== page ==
Last month security forces in northern Egypt arrested a woman who for two years allegedly kept her 28-year-old son in a locked room with an iron door because he was suffering from a mental illness.
The mother said her son was being treated at the public Demeira Psychiatric Hospital in the Delta region and had been discharged. After his condition deteriorated again, the hospital refused to readmit him, Al Arabiya reported.
Public health officials intervened to provide support for the family and ensure his readmission to Demeira. The director of the hospital declined to comment.
The case highlights many of the challenges when dealing with mental illness in Egypt.
Shortages in space, funding and staff in the country's public psychiatric hospitals and the lack of a community-based approach to treating patients exacerbates Egypt's inability to provide the mental health services necessary.
Meanwhile, family members treat mental illness as something shameful to be hidden away.
“If someone suffers from a psychiatric disorder and they go to hospital, the expectation is that they get treated and come out again,” said Dr Nasser Loza, director of the private Behman Psychiatric Hospital and chair of the Egyptian Society for the Rights of People with Mental Illness.
“But there seems to be a growing culture that people wouldn’t mind keeping their son or daughter in hospital forever … and that’s quite a task in a country of 100 million,” said Dr Loza, who has been a psychiatrist for more than 25 years and previously worked for the government as secretary general for mental health.
'Mental disorders is like being possessed'
A quarter of Egyptians suffer from psychological disorders or symptoms of disorders, according to a 2018 National Mental Health Survey conducted by the Ministry of Health.
Mental illness continues to be stigmatised in Egypt and elsewhere in the Arab world.
"Some people think mental disorders are a punishment from God, or being possessed by a jinni or a ghost ... it's society-related, it's culture," said Dr Michael Fawzy, who for a decade worked as a consultant psychiatrist to Abassia, Egypt's oldest and largest psychiatric hospital.
Abassia was founded in the 1880s under the British protectorate and is a relic of Egypt’s adoption of the western insane asylum model.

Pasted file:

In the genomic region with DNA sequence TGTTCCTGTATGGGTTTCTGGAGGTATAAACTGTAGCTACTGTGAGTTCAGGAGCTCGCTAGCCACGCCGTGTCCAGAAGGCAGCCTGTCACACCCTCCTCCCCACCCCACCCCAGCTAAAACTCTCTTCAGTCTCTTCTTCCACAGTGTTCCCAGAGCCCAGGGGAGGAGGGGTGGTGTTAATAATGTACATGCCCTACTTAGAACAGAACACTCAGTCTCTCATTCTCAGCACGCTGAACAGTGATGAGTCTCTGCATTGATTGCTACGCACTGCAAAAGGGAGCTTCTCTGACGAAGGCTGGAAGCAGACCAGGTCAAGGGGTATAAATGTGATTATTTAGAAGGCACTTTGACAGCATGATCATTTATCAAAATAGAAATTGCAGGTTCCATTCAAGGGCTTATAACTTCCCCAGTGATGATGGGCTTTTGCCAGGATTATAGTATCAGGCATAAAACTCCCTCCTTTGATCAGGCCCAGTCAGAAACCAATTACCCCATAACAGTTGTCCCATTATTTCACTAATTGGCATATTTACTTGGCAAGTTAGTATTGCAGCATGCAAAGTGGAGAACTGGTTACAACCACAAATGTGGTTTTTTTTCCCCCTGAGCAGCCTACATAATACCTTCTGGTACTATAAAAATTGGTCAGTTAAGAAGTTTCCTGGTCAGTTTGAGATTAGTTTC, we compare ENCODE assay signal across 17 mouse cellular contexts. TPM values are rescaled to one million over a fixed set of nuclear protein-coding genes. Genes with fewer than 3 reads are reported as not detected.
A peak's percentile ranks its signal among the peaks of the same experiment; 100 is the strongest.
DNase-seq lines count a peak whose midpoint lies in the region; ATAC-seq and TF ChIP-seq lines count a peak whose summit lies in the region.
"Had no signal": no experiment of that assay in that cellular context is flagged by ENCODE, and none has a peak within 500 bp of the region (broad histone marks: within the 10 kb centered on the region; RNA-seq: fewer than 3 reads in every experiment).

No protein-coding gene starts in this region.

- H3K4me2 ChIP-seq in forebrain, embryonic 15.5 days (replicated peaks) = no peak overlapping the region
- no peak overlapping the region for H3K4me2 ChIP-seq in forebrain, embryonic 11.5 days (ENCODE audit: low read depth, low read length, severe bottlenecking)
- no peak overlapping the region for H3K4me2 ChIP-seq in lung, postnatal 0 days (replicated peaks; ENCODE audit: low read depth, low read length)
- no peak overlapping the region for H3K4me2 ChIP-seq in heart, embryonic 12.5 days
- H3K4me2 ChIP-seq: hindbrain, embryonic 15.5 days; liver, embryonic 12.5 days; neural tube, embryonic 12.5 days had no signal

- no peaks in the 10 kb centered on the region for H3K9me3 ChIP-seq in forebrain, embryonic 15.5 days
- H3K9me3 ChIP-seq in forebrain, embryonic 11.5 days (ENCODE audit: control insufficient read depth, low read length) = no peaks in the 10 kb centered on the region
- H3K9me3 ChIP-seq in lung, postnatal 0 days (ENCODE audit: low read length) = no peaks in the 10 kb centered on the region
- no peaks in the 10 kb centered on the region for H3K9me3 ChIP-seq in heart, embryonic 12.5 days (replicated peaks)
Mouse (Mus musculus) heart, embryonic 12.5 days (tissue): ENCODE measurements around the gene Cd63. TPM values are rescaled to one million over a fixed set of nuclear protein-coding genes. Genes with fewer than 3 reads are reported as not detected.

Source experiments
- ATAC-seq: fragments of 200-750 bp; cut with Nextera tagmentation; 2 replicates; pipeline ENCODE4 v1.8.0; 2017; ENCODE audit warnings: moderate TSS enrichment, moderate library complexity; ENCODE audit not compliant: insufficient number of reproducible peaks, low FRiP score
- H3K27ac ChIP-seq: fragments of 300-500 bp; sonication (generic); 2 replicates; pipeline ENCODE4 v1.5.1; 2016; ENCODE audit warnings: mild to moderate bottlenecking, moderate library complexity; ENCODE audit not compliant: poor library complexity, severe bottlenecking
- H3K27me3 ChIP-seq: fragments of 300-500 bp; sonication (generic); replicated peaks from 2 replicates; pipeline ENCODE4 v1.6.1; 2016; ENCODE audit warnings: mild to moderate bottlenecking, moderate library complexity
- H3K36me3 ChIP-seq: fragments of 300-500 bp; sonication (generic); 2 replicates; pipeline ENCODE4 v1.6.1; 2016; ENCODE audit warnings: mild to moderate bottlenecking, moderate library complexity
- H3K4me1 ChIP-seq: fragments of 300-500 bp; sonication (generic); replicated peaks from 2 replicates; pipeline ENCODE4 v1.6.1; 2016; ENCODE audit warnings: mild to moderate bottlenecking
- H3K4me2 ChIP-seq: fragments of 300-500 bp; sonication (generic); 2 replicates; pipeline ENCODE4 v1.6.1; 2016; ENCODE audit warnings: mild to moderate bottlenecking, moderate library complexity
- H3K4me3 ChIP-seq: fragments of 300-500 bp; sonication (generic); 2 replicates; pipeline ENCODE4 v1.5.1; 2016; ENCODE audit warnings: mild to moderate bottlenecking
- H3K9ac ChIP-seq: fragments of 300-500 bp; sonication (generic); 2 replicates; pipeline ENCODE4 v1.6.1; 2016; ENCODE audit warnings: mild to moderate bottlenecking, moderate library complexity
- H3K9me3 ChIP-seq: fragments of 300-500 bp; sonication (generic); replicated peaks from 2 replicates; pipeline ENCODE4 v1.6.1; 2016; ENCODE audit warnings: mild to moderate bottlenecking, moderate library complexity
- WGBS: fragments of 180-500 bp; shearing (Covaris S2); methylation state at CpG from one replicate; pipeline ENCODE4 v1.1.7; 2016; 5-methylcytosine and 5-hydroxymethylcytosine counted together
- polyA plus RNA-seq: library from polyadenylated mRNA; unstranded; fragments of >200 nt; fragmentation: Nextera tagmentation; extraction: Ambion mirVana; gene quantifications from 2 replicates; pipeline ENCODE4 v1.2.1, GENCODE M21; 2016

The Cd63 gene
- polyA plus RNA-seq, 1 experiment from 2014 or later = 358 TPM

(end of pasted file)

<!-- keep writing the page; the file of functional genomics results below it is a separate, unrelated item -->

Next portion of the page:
The West has since moved on. During the 1960s, prominent voices in the psychiatric community began to advocate deinstitutionalisation – a movement to treat patients in the community, rather than in prison-like institutions.
But the same did not happen in the Middle East and North Africa region, said Paris-based researcher Joelle Abi-Rached in a May 2020 article in the British Journal of Psychiatry.
"Egypt is way above the Mena region in terms of number of psychiatric beds in mental hospitals instead of regular hospitals or community-based centres," Dr Abi-Rached told The National. "This clearly shows how mental health care in Egypt ... is still rooted in an outdated, indeed more carceral approach, to mental illness."
Severe shortage of funding
There are 18 government mental health hospitals, but only two psychiatric units in general hospitals and one community-based hospital in Egypt’s public health system, according to the World Health Organisation’s 2017 Mental Health Atlas. Out of 10,753 inpatients, 9,752 were involuntary admissions.
Sixty per cent of the beds are occupied by long-stay patients, according to the WHO, and the country’s public mental health hospitals are overwhelmed as a result, Dr Loza said.
“We have a large number of beds in Egypt, but they’re all blocked because the community will not take its patients back.”
Egypt’s mental health sector is also underfunded, making up less than 1 per cent of total government health expenditure.
“It’s not about funding, it’s about allocation of the resources,” said Dr Fawzy, who is now technical adviser at the Ministry of Health.
Inadequate staffing is another problem, with only 1.6 psychiatrists per 100,000 people in Egypt.
At the same time, the government has made efforts to improve mental health legislation and increase public awareness in recent years.
“A movement against institutionalisation has started,” said Dr Noha Sabry, a professor of psychiatry at Cairo University for more than 30 years.
New laws and new drawbacks
The Egyptian parliament ratified the first Mental Health Act in 1944, but it was not until the Mental Health Act of 2009 that patients’ rights were addressed in detail, such as the right of voluntary patients to consent to treatment. It also set criteria under which a person could be involuntarily admitted to mental health facilities.
President Abdel Fattah El Sisi ratified a new law in December amending some provisions of the 2009 legislation. It set penalties for those practising psychiatry without a licence and stipulated that a national council for mental health be formed to ensure patient safety and respect of their rights.
But critics of the new law – including the WHO, the World Federation for Mental Health and the World Psychiatric Association – say it also allowed doctors to give involuntary electroconvulsive therapy without a second opinion for up to three initial sessions.
"This legislation really takes psychotherapy away from psychologists … it empowers doctors at the expense of society and patients," Dr Loza said.
National awareness campaigns to reduce the stigma of mental illness began with televised adverts in 2007.
In 2017, the Ministry of Health launched a campaign, El Saraya El Safra, which means "the yellow palace" – a slang term for a mental health hospital.
“What we need to work on is educational programmes for the families – family therapy, family interventions,” Dr Sabry said.
Dr Loza said he is now focusing on trying to change cultural attitudes.
“You can’t just lock millions of people up,” he said. “At the end of the day families and the community have to take their share of the responsibility.”